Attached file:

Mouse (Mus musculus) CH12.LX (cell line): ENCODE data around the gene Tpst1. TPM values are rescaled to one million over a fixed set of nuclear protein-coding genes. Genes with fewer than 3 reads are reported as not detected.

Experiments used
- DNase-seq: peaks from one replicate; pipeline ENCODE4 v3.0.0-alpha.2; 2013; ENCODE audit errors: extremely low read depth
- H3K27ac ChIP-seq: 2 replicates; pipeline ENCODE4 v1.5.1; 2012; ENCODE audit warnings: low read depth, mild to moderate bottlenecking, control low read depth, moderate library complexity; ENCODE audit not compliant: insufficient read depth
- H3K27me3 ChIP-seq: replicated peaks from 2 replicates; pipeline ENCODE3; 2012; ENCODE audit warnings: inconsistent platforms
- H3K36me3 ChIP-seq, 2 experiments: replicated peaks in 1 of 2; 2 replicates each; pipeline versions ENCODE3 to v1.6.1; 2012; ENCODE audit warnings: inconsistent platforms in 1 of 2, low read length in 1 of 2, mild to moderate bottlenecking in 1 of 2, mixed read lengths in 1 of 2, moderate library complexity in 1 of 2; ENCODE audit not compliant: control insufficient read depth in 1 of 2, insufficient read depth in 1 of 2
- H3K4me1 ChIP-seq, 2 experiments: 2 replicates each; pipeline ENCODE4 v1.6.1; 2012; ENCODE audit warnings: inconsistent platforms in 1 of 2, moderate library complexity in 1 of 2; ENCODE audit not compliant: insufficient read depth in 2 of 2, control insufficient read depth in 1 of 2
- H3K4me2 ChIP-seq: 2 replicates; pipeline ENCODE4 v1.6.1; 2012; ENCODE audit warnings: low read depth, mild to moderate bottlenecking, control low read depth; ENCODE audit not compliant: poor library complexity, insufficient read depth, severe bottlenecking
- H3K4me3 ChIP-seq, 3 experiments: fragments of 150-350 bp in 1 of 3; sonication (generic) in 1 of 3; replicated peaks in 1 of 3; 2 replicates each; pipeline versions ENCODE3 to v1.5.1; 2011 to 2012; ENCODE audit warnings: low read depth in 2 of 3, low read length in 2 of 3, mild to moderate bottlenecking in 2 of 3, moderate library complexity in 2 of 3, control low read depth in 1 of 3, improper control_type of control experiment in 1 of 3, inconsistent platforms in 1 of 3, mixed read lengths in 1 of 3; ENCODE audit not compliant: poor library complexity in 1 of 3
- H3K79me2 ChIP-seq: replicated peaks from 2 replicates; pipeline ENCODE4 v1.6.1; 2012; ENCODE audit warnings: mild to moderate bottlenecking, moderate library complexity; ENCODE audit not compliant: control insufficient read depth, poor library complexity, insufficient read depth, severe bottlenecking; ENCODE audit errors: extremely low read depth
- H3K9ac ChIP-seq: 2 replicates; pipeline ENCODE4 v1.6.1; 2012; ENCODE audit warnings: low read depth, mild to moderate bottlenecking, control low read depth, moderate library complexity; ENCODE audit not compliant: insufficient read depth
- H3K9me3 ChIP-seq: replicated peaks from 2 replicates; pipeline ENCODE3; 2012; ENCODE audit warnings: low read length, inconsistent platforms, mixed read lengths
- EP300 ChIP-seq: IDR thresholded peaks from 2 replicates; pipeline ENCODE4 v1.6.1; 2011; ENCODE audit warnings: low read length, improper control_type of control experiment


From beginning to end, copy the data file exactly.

Mouse (Mus musculus) CH12.LX (cell line): ENCODE data around the gene Tpst1. TPM values are rescaled to one million over a fixed set of nuclear protein-coding genes. Genes with fewer than 3 reads are reported as not detected.

Experiments used
- DNase-seq: peaks from one replicate; pipeline ENCODE4 v3.0.0-alpha.2; 2013; ENCODE audit errors: extremely low read depth
- H3K27ac ChIP-seq: 2 replicates; pipeline ENCODE4 v1.5.1; 2012; ENCODE audit warnings: low read depth, mild to moderate bottlenecking, control low read depth, moderate library complexity; ENCODE audit not compliant: insufficient read depth
- H3K27me3 ChIP-seq: replicated peaks from 2 replicates; pipeline ENCODE3; 2012; ENCODE audit warnings: inconsistent platforms
- H3K36me3 ChIP-seq, 2 experiments: replicated peaks in 1 of 2; 2 replicates each; pipeline versions ENCODE3 to v1.6.1; 2012; ENCODE audit warnings: inconsistent platforms in 1 of 2, low read length in 1 of 2, mild to moderate bottlenecking in 1 of 2, mixed read lengths in 1 of 2, moderate library complexity in 1 of 2; ENCODE audit not compliant: control insufficient read depth in 1 of 2, insufficient read depth in 1 of 2
- H3K4me1 ChIP-seq, 2 experiments: 2 replicates each; pipeline ENCODE4 v1.6.1; 2012; ENCODE audit warnings: inconsistent platforms in 1 of 2, moderate library complexity in 1 of 2; ENCODE audit not compliant: insufficient read depth in 2 of 2, control insufficient read depth in 1 of 2
- H3K4me2 ChIP-seq: 2 replicates; pipeline ENCODE4 v1.6.1; 2012; ENCODE audit warnings: low read depth, mild to moderate bottlenecking, control low read depth; ENCODE audit not compliant: poor library complexity, insufficient read depth, severe bottlenecking
- H3K4me3 ChIP-seq, 3 experiments: fragments of 150-350 bp in 1 of 3; sonication (generic) in 1 of 3; replicated peaks in 1 of 3; 2 replicates each; pipeline versions ENCODE3 to v1.5.1; 2011 to 2012; ENCODE audit warnings: low read depth in 2 of 3, low read length in 2 of 3, mild to moderate bottlenecking in 2 of 3, moderate library complexity in 2 of 3, control low read depth in 1 of 3, improper control_type of control experiment in 1 of 3, inconsistent platforms in 1 of 3, mixed read lengths in 1 of 3; ENCODE audit not compliant: poor library complexity in 1 of 3
- H3K79me2 ChIP-seq: replicated peaks from 2 replicates; pipeline ENCODE4 v1.6.1; 2012; ENCODE audit warnings: mild to moderate bottlenecking, moderate library complexity; ENCODE audit not compliant: control insufficient read depth, poor library complexity, insufficient read depth, severe bottlenecking; ENCODE audit errors: extremely low read depth
- H3K9ac ChIP-seq: 2 replicates; pipeline ENCODE4 v1.6.1; 2012; ENCODE audit warnings: low read depth, mild to moderate bottlenecking, control low read depth, moderate library complexity; ENCODE audit not compliant: insufficient read depth
- H3K9me3 ChIP-seq: replicated peaks from 2 replicates; pipeline ENCODE3; 2012; ENCODE audit warnings: low read length, inconsistent platforms, mixed read lengths
- EP300 ChIP-seq: IDR thresholded peaks from 2 replicates; pipeline ENCODE4 v1.6.1; 2011; ENCODE audit warnings: low read length, improper control_type of control experiment